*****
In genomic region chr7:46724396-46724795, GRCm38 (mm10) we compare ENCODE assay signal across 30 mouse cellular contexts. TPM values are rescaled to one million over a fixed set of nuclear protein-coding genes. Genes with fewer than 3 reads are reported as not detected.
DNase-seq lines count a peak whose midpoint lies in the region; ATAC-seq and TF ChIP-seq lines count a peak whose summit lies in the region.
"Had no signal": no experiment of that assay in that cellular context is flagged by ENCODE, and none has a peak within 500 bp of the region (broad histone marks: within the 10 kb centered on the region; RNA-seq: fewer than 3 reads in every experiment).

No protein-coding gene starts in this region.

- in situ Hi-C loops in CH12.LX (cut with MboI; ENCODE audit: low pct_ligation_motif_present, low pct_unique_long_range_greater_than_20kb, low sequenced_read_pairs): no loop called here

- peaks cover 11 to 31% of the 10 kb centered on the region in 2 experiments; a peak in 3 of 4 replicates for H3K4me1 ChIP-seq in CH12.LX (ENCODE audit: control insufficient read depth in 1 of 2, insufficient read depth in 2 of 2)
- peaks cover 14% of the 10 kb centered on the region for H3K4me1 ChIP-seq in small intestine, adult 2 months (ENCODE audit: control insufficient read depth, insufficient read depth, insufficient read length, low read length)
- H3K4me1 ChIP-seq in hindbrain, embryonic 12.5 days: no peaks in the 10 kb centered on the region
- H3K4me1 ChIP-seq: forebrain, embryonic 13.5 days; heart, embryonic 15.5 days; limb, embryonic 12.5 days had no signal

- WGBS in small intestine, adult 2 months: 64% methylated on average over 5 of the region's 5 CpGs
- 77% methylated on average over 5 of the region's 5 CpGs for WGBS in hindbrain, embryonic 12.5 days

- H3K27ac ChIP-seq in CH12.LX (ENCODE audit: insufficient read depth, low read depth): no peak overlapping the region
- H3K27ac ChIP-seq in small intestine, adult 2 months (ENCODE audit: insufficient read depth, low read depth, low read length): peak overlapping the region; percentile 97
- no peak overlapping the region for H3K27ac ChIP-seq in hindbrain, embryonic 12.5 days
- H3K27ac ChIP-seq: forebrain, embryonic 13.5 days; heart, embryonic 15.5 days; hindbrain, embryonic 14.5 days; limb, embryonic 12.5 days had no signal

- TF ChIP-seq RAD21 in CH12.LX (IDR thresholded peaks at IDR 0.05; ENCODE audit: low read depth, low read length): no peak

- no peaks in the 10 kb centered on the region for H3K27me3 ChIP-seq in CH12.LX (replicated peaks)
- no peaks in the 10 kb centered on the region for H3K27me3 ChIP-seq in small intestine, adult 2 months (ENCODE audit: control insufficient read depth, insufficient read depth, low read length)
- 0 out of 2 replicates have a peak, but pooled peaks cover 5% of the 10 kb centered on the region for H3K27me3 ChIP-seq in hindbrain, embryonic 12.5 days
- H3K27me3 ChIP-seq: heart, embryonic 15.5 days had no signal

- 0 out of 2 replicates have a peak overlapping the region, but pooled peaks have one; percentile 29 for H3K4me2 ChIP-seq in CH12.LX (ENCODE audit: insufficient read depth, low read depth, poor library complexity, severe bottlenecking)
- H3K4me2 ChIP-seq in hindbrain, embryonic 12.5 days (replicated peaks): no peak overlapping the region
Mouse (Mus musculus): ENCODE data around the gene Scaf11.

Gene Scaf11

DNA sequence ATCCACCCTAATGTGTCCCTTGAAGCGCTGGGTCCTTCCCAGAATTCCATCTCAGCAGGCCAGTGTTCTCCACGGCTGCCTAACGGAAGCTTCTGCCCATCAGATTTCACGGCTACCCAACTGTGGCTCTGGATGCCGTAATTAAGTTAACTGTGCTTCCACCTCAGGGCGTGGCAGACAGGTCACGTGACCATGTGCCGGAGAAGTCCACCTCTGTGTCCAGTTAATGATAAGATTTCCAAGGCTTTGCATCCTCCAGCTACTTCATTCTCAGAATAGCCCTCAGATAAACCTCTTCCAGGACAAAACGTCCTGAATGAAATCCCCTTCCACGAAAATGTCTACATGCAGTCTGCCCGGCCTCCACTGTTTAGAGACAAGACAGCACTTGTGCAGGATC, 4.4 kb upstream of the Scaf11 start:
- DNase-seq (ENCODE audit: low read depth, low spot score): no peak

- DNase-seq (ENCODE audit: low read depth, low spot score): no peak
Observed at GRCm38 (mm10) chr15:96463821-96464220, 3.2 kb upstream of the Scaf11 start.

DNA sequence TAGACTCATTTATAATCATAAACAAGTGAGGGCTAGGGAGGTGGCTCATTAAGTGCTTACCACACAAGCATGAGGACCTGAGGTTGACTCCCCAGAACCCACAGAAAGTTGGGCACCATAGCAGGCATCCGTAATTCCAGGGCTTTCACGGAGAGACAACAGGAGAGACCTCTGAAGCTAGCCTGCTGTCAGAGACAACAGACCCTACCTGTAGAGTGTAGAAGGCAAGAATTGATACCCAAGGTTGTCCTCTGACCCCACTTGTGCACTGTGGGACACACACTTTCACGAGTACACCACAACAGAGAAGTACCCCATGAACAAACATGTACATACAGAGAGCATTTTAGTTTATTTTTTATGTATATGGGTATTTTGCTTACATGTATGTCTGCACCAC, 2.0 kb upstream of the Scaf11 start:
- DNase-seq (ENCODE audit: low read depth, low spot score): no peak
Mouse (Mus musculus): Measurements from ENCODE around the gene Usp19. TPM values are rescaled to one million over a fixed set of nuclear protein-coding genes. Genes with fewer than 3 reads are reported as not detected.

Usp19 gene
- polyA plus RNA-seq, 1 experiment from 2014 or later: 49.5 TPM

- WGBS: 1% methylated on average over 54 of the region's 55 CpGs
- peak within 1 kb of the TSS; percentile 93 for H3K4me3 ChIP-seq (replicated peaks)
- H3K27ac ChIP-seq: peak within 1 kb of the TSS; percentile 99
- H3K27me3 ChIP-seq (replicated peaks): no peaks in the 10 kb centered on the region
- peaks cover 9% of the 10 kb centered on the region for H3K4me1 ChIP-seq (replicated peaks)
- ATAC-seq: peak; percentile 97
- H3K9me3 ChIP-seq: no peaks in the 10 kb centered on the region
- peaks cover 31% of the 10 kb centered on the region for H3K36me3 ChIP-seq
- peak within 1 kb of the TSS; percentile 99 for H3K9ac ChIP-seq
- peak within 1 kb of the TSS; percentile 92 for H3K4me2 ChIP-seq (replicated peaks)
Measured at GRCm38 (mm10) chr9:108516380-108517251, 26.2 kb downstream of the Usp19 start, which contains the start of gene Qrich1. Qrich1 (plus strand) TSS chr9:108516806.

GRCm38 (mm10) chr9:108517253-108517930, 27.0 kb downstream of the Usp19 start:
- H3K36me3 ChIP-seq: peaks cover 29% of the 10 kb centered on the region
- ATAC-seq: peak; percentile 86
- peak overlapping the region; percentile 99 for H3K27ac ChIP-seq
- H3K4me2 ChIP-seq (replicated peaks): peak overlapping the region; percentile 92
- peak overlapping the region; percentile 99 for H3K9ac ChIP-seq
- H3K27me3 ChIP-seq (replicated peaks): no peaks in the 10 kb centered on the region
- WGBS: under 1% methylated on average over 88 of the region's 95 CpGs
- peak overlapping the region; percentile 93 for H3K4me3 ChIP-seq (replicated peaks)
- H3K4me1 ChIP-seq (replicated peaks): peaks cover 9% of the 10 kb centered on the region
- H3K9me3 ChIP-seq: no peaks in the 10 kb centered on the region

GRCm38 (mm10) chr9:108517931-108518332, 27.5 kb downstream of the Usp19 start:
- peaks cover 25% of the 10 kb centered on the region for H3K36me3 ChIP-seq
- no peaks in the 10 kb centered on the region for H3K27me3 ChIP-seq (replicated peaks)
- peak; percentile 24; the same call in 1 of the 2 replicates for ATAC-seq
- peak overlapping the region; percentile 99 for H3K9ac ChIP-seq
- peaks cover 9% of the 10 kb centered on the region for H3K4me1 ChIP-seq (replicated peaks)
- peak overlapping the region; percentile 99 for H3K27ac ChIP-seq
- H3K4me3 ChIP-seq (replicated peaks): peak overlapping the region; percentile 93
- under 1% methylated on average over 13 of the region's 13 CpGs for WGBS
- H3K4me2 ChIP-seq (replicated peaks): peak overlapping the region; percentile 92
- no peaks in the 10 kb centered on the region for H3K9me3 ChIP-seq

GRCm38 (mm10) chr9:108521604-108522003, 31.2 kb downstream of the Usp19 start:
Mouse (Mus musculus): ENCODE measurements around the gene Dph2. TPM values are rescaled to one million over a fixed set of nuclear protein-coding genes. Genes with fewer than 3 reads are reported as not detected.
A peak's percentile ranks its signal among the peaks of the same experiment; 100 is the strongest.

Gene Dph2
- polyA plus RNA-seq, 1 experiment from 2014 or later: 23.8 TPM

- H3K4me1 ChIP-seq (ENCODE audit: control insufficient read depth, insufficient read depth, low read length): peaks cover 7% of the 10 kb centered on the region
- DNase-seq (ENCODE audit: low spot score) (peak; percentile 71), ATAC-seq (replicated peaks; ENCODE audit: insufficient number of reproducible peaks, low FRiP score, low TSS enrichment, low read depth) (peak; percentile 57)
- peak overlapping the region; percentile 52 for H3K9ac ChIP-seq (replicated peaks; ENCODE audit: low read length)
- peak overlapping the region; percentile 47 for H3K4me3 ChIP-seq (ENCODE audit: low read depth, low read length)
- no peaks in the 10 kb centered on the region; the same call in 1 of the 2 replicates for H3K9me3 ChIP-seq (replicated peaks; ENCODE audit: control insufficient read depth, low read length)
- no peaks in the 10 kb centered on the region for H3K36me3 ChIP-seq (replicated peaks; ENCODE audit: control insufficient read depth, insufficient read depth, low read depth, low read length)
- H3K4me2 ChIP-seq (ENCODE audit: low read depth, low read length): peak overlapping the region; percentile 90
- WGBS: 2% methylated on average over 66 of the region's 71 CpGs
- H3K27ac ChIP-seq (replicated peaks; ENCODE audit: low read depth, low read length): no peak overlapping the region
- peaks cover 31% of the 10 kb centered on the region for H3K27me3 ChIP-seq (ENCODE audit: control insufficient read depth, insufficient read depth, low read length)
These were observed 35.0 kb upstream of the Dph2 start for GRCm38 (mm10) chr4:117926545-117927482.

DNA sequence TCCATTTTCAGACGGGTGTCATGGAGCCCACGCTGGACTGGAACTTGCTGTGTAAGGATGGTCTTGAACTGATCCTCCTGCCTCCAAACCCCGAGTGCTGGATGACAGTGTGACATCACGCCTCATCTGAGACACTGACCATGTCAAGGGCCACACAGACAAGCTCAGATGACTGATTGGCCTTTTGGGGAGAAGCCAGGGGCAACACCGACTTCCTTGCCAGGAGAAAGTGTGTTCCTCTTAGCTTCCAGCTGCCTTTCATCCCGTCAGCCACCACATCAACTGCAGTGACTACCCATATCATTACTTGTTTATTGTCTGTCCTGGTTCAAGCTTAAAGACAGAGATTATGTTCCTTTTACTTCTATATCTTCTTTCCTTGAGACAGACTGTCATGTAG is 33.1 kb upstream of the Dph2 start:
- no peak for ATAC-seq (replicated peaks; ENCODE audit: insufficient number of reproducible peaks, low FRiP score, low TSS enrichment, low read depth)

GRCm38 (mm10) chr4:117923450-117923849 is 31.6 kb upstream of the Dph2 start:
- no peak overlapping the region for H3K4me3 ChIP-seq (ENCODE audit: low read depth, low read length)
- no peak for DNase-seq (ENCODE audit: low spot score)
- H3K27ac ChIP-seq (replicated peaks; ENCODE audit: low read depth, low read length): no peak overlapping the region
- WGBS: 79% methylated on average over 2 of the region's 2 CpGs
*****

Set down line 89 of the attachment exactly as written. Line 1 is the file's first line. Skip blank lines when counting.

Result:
- WGBS: 79% methylated on average over 2 of the region's 2 CpGs